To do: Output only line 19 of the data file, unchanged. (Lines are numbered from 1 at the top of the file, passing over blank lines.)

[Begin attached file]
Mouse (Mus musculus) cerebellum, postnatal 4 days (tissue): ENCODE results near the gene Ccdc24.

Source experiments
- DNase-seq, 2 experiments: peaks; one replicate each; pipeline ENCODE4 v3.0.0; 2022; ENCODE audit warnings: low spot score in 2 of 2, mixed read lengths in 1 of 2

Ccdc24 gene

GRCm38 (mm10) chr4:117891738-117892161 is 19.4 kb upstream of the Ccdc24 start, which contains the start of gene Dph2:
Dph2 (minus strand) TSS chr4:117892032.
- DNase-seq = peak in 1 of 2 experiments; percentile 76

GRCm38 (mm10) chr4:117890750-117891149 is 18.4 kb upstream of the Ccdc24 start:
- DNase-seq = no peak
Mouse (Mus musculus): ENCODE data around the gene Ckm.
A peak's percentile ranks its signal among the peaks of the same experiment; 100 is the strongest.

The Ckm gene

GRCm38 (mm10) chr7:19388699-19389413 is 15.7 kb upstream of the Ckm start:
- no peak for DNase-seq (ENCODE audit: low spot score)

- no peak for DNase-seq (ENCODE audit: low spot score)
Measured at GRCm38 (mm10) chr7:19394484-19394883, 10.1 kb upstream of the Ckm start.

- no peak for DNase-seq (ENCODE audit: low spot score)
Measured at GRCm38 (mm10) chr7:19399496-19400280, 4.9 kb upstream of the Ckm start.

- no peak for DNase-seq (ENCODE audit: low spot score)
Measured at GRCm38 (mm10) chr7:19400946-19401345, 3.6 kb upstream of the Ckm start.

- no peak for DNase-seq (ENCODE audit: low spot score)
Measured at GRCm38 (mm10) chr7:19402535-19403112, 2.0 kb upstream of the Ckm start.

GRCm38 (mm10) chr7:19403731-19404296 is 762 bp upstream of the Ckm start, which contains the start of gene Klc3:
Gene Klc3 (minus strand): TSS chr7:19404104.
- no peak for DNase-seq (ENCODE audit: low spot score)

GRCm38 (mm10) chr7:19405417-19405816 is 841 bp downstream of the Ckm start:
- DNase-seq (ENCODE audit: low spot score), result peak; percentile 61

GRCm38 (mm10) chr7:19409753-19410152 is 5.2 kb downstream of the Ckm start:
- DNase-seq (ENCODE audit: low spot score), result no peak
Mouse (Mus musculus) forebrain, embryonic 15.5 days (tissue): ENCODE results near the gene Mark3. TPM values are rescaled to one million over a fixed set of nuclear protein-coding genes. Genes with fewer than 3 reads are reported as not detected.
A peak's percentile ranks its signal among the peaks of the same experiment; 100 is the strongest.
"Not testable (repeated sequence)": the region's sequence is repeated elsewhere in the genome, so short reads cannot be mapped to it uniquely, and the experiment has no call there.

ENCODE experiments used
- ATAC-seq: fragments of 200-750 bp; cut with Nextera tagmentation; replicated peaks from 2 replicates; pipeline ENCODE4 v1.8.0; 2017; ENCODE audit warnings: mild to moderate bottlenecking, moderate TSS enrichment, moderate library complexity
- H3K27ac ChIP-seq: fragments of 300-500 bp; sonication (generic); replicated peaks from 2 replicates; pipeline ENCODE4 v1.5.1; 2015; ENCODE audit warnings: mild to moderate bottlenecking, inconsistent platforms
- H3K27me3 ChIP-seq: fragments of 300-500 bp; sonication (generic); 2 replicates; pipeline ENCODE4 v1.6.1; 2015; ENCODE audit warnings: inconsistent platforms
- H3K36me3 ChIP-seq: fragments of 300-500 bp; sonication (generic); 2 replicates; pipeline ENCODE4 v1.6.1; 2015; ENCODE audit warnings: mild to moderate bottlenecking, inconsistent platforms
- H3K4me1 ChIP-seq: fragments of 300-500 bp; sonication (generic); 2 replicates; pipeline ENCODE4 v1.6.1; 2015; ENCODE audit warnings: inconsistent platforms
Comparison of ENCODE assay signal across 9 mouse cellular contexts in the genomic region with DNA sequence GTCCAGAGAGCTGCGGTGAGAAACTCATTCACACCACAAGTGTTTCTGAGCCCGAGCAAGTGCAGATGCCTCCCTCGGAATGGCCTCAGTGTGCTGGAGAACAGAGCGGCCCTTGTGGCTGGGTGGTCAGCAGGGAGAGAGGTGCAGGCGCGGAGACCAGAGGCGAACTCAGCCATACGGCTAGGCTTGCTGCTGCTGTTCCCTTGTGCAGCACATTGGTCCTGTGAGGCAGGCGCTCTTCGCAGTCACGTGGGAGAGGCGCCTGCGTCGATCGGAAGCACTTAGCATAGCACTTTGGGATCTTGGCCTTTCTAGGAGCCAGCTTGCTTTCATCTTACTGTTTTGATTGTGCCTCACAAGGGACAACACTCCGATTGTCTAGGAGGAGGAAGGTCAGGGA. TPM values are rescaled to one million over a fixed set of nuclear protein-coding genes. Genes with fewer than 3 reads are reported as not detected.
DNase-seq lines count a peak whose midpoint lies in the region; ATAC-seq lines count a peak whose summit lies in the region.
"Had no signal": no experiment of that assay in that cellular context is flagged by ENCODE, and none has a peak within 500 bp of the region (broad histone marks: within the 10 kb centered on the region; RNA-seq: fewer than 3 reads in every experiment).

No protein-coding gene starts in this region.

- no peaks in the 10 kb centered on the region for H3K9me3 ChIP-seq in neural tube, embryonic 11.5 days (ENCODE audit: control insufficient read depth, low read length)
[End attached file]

- no peak for DNase-seq (ENCODE audit: low spot score)